Vol. 2 / No. 3 / Fall 2003  

A Short history of Carnegie Corporation’s Library Program

 Although Andrew Carnegie established more than 20 organizations in the U.S. and abroad dedicated to philanthropy, promoting international peace, rewarding selfless heroism and pursuing other goals aimed at improving people’s lives across the globe, to many his name is still synonymous with creating libraries. Beginning in 1886, Carnegie, and later Carnegie Corporation, in its early years, collectively spent $56 million to create 1,681 public libraries in nearly as many U.S. communities and 828 libraries in other parts of the world.

Carnegie Corporation of New York inherited its interest in libraries from its founder, who was president of the Corporation from its establishment in 1911 until 1919, the year of his death, and who initiated a library program at the foundation. During the early years, the program emphasized the construction of new library buildings across the country; between 1918 and 1925, though the Corporation continued to make some grants for library development, its efforts were primarily devoted to appraisal and evaluation of its library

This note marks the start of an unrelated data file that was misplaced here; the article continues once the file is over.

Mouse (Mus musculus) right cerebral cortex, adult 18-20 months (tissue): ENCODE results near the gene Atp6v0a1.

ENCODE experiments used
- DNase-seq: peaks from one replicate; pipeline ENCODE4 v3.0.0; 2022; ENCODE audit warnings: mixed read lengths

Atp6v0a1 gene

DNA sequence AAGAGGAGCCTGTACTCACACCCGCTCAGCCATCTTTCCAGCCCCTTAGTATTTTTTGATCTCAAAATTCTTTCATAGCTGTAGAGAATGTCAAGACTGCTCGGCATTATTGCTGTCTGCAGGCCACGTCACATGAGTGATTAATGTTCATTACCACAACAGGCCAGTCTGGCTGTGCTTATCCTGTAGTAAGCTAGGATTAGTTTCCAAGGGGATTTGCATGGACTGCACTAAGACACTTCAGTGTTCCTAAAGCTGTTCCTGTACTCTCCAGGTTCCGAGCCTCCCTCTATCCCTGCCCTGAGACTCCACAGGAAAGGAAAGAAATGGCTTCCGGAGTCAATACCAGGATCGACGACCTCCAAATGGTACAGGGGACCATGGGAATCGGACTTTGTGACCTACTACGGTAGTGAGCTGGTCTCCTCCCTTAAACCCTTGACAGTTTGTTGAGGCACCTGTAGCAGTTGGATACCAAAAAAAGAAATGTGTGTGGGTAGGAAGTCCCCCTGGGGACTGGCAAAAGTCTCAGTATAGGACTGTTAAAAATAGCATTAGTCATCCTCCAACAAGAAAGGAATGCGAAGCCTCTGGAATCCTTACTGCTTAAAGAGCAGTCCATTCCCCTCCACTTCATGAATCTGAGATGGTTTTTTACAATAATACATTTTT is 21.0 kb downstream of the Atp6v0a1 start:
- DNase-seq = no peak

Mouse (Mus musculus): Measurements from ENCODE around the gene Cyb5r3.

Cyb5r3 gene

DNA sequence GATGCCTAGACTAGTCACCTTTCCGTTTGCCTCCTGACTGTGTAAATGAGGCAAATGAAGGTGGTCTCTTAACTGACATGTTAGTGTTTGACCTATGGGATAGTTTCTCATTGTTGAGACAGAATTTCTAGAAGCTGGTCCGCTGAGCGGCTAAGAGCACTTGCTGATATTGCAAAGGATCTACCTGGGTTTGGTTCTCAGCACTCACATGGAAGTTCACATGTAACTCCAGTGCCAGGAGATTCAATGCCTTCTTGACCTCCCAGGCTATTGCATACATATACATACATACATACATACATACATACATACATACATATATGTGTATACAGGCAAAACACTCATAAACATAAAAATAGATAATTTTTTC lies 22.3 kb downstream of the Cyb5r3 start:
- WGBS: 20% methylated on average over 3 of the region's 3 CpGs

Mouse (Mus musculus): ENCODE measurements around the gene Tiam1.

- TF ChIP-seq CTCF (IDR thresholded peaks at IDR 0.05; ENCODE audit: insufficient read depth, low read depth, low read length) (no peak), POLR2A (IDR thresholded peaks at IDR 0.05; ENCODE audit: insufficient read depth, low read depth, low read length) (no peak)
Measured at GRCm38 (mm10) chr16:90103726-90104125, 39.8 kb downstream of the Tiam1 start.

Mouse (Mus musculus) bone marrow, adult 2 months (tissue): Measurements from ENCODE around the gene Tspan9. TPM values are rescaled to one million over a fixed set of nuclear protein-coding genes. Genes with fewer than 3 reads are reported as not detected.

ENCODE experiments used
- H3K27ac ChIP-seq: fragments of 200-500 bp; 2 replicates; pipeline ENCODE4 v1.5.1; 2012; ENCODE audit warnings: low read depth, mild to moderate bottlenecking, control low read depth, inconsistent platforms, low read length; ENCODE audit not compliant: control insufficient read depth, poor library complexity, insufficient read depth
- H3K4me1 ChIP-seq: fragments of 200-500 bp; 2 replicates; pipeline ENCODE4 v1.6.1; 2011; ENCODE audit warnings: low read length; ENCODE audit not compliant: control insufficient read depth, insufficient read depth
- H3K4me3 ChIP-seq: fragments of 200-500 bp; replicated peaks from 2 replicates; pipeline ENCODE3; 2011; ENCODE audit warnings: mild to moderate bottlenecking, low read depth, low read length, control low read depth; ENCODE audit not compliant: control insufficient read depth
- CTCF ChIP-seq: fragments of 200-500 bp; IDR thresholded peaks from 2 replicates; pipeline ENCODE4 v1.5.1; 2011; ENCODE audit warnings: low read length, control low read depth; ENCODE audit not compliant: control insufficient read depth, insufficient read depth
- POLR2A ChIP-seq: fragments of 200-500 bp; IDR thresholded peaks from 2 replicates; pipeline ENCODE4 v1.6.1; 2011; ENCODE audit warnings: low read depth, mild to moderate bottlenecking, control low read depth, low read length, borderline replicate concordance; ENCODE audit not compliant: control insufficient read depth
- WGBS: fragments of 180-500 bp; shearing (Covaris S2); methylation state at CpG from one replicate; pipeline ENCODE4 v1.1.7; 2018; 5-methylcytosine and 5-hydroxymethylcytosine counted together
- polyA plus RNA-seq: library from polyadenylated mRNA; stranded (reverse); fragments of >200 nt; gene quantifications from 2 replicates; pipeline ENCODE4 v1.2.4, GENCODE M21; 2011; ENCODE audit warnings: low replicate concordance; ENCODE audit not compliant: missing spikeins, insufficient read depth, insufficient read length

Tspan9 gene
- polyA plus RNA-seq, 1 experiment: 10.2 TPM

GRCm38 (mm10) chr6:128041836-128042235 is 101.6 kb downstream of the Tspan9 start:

program until then.

Beginning in 1926, the Corporation embarked on a large-scale expansion of its library-related efforts, aimed mainly at strengthening the library profession, but also at the enhancement of central services. For these programs, the Corporation spent an average of about $830,000 a year until 1941. Rural library services were greatly enhanced under Corporation grants in the 1920s and 1930s, especially in the South. As to academic libraries, between 1930 and 1943, the Corporation appropriated nearly $2.5 million to more than 200 liberal arts colleges in a series of grants for library development and services and for the purchase of books for undergraduate reading.

Although the Corporation’s charter permitted it to make grants in the countries that are now known as the former British Commonwealth, it did not extend its library interests, except for public library buildings, beyond the Western Hemisphere until 1928, when, coinciding with the Corporation’s initiation of grants to countries in Africa, it began promoting the concept of free library services in sub-Saharan Africa. The majority of Corporation funds went to the Central State Library of South Africa, which stimulated the development of free library services throughout the four provinces that made up the South Africa Union at that time. Substantial grants also went for the development of libraries and the purchase of books and training in Gambia, Nigeria, Kenya, Sierra Leone, Uganda and other Commonwealth countries.